k-Space Tutorial: An MRI Educational Tool for a Better Understanding of k-Space
Moratal, D., and Vallés-Luch, A., and Martí-Bonmatí, L., and Brummer, M.E., (2008) k-Space Tutorial: An MRI Educational Tool for a Better Understanding of k-Space. Biomedical Imaging and Intervention Journal, 4 (1).
Official URL: http://www.biij.org/2008/1/e15/e15.pdf
Universitat Politècnica de València, Spain. Electronics Engineering Department
Universitat Politècnica de València, Spain. Applied Thermodynamics Department
Hospital Universitari Dr. Peset, Spain. Radiology Dept.
Hospital Quirón, Valencia, Soain. Radiology Dept.
Emory University, Georgia, USA. School of Medicine, Pediatrics and Radiology Departments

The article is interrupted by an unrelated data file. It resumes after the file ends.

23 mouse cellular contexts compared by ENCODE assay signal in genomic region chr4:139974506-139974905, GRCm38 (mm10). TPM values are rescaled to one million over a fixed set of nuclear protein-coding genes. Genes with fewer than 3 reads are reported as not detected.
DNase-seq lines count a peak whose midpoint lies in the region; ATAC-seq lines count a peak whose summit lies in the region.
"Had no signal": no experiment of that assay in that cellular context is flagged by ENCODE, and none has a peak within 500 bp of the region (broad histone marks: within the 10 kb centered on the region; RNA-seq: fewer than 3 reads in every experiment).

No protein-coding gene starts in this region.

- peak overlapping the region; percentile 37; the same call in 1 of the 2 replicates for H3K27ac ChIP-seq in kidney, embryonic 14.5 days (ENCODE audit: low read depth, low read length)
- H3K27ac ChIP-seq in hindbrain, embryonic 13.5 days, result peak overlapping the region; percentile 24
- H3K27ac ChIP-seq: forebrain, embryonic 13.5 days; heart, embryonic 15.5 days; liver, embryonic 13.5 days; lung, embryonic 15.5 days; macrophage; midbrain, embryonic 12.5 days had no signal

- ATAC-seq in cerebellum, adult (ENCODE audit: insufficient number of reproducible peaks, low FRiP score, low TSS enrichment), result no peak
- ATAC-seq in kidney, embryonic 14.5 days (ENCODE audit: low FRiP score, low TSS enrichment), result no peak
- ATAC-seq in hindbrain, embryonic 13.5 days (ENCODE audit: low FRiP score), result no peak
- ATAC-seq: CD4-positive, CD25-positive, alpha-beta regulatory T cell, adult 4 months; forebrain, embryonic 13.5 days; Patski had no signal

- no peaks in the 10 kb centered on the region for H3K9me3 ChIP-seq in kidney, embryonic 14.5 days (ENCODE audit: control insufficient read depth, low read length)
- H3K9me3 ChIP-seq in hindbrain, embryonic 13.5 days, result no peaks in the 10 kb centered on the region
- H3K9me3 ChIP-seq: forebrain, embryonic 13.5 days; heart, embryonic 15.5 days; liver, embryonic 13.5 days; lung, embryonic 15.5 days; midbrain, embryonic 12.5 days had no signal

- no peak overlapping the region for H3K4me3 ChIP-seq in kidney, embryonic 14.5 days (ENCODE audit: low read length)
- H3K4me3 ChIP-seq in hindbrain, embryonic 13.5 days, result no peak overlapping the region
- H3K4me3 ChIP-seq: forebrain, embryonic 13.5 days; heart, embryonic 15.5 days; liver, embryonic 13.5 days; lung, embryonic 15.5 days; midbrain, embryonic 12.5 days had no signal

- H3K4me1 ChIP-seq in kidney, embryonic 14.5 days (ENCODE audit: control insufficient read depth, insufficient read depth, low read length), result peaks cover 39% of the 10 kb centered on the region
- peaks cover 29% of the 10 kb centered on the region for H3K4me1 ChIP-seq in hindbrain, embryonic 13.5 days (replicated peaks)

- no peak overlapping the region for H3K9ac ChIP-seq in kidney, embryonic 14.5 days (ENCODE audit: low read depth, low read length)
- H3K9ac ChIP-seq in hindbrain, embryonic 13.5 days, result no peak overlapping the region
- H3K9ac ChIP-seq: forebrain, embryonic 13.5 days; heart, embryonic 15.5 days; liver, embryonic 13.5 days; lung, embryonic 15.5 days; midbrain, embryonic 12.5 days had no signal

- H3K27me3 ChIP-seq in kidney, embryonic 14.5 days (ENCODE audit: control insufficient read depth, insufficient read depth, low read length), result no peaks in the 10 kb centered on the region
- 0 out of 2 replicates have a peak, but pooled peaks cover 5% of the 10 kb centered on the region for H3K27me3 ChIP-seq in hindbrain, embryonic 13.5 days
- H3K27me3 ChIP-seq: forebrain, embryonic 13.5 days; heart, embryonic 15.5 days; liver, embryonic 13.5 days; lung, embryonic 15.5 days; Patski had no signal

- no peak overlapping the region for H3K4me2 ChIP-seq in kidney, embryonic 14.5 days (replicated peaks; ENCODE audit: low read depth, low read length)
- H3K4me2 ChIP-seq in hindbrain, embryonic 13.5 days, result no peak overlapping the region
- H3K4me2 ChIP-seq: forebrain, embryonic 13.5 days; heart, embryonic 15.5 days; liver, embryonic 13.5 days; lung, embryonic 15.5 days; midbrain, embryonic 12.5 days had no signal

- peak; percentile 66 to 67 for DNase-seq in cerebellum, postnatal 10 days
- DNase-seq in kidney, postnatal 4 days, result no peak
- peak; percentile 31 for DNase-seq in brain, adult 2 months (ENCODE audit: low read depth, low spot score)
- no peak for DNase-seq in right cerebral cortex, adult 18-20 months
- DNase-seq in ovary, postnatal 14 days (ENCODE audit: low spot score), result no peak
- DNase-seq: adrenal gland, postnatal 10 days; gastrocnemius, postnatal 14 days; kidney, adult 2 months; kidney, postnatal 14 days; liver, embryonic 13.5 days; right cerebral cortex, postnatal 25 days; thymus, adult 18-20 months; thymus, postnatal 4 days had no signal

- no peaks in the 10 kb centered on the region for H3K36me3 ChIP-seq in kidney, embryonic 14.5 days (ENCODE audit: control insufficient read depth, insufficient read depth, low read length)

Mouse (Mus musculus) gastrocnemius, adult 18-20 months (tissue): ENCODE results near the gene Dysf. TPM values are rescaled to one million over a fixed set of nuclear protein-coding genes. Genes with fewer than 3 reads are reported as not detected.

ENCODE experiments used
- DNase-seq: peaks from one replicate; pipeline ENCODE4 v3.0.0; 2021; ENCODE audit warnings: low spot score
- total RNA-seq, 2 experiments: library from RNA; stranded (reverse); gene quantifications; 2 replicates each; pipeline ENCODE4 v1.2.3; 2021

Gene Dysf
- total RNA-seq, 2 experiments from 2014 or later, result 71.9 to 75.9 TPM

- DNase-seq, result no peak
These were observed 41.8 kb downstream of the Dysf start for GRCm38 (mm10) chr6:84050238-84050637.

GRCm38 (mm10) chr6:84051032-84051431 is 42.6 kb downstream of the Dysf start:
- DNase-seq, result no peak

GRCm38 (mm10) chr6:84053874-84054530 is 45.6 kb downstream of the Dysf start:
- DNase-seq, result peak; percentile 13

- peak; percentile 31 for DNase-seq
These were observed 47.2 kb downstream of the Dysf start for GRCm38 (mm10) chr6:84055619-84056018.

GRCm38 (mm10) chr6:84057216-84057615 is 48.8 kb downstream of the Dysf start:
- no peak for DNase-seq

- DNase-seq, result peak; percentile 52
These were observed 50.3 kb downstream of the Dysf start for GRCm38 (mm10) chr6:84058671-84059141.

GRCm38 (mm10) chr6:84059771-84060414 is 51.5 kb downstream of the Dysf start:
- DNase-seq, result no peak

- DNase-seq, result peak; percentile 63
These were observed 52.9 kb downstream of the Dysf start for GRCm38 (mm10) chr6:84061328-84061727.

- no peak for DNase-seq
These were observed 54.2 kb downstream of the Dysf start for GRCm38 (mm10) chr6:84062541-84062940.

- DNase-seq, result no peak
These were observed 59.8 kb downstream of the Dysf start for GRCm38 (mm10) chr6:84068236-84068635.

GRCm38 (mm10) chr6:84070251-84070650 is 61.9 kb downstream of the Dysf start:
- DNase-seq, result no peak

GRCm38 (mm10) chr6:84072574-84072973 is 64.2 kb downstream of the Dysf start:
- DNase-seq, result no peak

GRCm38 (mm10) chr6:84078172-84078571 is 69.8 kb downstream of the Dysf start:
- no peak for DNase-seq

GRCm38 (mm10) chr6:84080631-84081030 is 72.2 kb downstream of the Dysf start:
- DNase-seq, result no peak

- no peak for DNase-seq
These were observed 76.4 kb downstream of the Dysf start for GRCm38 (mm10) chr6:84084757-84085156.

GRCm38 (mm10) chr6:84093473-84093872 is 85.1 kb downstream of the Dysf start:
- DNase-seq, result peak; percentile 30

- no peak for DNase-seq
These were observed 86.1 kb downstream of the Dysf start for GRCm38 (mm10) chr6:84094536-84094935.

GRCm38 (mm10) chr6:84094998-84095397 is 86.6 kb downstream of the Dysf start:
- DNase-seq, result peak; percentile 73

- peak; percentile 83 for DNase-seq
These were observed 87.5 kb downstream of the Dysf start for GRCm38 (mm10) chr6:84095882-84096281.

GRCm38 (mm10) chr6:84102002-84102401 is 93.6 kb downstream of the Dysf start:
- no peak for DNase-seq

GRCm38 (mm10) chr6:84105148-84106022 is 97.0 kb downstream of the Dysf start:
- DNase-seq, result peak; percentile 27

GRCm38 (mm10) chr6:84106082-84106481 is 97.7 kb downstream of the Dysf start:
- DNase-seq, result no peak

A main difference between Magnetic Resonance (MR) imaging and other medical imaging modalities is the control over the data acquisition and how it can be managed to finally show the adequate reconstructed image. With some basic programming adjustments, the user can modify the spatial resolution, field of view (FOV), image contrast, acquisition velocity, artifacts and so many other parameters that will contribute to form the final image. The main character and agent of all this control is called k-space, which represents the matrix where the MR data will be stored previously to a Fourier transformation to obtain the desired image. This work introduces 'k-Space tutorial', a MATLAB-based educational environment to learn how the image and the k-space are related, and how the image can be affected through k-space modifications. This MR imaging educational environment has learning facilities on the basic acceleration strategies that can be encountered in almost all MR scanners: scan percentage, rectangular FOV and partial Fourier imaging. It also permits one to apply low- and high-pass filtering to the k-space, and to observe how the contrast or the details are selected in the reconstructed image. It also allows one to modify the signal-to-noise ratio of the acquisition and create some artefacts on the image as a simulated movement of the patient – with variable intensity level – and some electromagnetic spikes on k-space occurring during data acquisition.
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